There are more property investment articles, commentaries and analyst reports on the Web every week than anyone could read in a month. Each Saturday morning I like to share some of the interesting ones I’ve read during the week.
Enjoy your weekend…and please forward to your friends by clicking a social link buttons on the left.
Debunking house price delusions.
Ian Verrender wrote an interesting piece in Business Spectator debunking a couple of myths about the Australian property market.
He explained we’re not the most expensive property market in the world:
A lot of this depends on how you define expensive but one of the best ways to measure this is to compare incomes with house prices. And once you do, you discover that our property market runs in the middle of the pack.
We are certainly a lot more expensive than America or Japan. But Japan has been an economic basket case for nearly 20 years and America is only just emerging from one of the worst property market meltdowns in its history. So it is a little disingenuous to compare them with us.
Believe it or not, but we are level pegging with Canada, we are slightly more expensive than the UK and we are far cheaper than Denmark, the Netherlands and even New Zealand.
It is worth remembering too that we are a highly urbanised society, with the vast bulk of the population congregating in a handful of cities that hug the coastline. America by contrast has a vast array of cities spread across the country.
He goes on to say:
When combined with a series of cuts to interest rates – 200 basis points in the past 18 months – housing affordability suddenly has risen to its most attractive in almost a decade. That’s prompted many forecasters to up their estimates for price growth this year and next.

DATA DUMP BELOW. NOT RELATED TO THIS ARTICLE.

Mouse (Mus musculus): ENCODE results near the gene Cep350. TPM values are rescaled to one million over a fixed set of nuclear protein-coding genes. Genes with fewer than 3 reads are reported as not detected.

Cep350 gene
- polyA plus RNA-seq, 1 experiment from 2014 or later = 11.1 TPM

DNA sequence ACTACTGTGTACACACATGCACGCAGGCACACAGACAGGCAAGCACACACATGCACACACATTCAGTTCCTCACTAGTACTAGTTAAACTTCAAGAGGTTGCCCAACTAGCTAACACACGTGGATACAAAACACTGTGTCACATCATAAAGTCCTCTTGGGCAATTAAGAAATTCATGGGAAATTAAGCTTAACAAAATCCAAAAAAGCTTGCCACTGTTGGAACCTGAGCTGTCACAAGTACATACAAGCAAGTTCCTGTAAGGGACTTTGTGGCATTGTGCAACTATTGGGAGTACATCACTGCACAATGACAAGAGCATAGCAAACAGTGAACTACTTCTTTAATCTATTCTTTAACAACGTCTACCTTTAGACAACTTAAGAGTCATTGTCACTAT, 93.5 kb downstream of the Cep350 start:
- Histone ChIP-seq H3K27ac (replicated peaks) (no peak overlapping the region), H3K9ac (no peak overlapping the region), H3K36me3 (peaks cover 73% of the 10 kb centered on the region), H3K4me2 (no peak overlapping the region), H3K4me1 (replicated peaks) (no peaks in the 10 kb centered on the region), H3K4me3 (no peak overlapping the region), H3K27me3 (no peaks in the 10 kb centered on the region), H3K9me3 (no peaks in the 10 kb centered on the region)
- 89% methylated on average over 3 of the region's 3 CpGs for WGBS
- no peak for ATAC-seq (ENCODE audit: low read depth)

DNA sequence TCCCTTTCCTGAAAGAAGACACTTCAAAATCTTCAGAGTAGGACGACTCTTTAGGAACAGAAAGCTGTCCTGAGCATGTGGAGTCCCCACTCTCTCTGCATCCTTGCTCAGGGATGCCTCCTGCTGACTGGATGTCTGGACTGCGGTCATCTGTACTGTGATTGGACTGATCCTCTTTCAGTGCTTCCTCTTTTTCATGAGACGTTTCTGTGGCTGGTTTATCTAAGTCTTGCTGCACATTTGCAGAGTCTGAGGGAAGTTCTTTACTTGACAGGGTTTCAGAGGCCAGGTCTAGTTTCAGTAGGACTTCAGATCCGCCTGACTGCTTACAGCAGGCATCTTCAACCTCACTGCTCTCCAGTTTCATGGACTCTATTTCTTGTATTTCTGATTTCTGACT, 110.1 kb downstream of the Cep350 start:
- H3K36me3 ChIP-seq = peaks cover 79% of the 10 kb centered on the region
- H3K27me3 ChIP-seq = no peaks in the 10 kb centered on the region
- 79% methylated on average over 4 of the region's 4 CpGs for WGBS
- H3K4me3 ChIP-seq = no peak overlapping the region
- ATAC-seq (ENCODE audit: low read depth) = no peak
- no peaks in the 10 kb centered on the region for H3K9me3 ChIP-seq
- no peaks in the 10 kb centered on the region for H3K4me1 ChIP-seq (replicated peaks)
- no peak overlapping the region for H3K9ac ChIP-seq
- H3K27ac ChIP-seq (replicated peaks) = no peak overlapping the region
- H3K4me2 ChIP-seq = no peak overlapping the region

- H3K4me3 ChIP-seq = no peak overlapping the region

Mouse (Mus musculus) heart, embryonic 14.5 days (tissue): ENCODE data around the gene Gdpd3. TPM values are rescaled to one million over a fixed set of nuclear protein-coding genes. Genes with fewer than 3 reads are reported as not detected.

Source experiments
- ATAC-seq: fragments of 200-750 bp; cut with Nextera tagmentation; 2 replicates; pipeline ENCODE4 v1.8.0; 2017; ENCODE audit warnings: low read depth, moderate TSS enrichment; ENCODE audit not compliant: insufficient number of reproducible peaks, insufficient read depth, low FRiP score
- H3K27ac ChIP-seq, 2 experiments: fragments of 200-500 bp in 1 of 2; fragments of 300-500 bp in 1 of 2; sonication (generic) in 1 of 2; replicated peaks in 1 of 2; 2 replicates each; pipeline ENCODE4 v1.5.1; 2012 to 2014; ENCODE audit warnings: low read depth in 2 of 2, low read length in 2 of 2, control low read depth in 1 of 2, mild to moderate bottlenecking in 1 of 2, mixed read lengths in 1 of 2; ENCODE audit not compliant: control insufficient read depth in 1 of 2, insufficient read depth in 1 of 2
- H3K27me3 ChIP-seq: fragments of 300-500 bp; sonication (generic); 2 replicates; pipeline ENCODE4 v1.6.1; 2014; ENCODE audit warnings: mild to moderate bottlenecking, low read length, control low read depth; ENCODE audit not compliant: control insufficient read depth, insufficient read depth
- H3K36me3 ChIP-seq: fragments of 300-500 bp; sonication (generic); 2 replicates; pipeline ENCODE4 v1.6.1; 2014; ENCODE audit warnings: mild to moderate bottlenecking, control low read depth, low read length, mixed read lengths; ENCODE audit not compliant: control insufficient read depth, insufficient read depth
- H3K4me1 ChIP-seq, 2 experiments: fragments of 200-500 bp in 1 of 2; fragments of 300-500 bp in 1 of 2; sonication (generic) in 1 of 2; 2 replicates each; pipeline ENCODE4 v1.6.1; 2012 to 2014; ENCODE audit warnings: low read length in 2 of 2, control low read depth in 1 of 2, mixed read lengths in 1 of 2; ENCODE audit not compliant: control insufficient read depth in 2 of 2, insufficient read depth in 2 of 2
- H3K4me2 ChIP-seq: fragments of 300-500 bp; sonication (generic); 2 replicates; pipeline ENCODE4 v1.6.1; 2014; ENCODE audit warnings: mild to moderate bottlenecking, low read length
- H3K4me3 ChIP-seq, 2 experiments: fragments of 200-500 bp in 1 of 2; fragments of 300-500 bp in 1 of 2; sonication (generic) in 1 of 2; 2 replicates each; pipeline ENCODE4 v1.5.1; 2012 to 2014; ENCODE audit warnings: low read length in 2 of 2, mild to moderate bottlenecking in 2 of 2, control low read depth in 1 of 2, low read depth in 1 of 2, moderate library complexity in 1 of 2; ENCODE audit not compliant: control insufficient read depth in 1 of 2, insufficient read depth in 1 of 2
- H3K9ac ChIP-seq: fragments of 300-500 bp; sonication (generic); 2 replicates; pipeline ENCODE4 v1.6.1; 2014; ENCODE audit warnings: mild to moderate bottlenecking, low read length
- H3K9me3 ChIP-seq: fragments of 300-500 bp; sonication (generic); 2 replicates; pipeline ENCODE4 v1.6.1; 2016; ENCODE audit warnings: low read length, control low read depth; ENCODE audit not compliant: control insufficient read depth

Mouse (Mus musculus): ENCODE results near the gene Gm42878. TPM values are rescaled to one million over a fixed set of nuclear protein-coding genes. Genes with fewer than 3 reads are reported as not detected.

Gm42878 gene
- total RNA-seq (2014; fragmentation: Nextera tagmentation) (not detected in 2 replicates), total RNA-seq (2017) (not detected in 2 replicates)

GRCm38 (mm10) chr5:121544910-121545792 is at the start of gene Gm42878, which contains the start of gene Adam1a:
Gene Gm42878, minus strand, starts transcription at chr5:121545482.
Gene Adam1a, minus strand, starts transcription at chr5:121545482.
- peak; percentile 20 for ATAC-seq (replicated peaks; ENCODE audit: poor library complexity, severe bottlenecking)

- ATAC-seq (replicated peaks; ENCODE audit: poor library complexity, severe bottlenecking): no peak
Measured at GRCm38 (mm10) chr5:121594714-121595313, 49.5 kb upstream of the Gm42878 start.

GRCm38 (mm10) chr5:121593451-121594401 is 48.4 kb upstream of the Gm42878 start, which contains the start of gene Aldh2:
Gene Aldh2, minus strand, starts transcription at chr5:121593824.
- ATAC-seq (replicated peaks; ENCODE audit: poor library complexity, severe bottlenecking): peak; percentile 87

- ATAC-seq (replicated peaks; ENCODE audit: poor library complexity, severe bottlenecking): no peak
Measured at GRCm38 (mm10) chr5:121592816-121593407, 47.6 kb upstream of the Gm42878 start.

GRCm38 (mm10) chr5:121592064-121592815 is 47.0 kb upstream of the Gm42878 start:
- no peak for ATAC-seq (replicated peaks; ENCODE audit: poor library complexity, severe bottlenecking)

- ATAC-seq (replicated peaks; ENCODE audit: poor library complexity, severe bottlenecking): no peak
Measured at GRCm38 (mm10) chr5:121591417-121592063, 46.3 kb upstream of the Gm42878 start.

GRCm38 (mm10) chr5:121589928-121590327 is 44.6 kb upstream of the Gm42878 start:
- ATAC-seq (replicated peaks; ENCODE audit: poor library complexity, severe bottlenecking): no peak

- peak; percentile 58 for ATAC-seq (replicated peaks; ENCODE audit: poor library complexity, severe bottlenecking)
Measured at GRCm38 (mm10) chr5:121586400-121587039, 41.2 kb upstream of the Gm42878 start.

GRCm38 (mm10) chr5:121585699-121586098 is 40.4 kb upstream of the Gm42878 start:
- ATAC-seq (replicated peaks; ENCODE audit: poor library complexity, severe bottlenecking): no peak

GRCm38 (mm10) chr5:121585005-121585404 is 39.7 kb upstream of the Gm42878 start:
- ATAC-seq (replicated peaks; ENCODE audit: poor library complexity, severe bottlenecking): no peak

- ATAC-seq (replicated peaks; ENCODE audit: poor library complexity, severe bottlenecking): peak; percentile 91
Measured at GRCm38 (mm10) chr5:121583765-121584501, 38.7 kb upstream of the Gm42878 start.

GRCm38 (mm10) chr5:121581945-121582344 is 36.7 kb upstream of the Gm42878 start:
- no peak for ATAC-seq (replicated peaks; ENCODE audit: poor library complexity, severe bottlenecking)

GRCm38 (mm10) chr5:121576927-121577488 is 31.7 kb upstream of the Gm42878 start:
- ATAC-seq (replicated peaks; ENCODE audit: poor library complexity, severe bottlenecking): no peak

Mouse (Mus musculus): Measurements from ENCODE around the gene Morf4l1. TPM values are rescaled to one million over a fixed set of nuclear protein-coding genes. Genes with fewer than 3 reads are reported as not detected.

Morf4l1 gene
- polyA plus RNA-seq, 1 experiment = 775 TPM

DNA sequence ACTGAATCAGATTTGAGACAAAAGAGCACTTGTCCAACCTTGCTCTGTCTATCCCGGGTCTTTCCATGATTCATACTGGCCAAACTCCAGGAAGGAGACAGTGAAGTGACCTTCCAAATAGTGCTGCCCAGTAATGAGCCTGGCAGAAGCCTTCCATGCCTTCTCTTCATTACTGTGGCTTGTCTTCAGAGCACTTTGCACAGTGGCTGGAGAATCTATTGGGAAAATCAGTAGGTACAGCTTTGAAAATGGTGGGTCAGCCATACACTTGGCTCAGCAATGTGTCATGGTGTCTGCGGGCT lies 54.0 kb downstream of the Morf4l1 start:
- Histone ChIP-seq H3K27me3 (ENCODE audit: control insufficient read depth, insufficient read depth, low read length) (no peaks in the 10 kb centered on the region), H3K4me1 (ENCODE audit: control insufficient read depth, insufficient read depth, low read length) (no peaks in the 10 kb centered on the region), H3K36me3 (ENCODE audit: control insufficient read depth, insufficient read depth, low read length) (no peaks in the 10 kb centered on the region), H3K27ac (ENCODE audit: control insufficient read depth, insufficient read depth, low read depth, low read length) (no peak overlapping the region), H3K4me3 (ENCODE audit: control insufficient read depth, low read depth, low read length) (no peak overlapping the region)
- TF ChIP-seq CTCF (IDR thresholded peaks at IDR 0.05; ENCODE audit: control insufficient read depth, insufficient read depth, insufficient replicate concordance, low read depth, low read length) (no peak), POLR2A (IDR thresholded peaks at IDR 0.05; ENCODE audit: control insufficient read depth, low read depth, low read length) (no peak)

But while many would-be buyers have indicated in surveys that they think now is a good time to buy, many still are tentative.
First home buyers are almost completely absent from the market right now. That’s because many rushed in to take advantage of government assistance – federal and state – and since those incentives have been withdrawn, there’s a dearth of buyers now.
Sydney is leading the property market at the moment. On an annual basis, price rises are running at about 3.1 per cent compared with just 1.2 per cent in Melbourne. In south east Queensland – which has been hit hard by the downturn in tourism as a result of the strong Australian dollar – barely any price rises are registered.
Valuation problems| Granny Flats | FHB stimulus gone wrong | Joint ventures and more
Another great Real Estate Talk show produced by Kevin Turner. If you don’t already subscribe to this excellent weekly Internet based radio show.
This week’s show:
Gavin McPherson details where he sees many property investors go wrong
Catherine Cashmore argues that governments should stay out of property stimulus
James Freudigmann describes what makes a granny flat
Ken Raiss answers some of your questions on joint Ventures and avoiding double stamp duty
Michael Matusik gives his opinion on ‘desktop valuations’ and other valuation problems
You should definitely subscribe to this weekly audio program. Click Here It’s free and you can listen on the go on your smartphone, iPad etc.
A surge of singles hits Sydney’s inner suburbs
Sydney’s young singles are converging on a select few inner-city suburbs, turning them into a hive of cosmopolitan activity according to an article in the Sydney Morning Herald.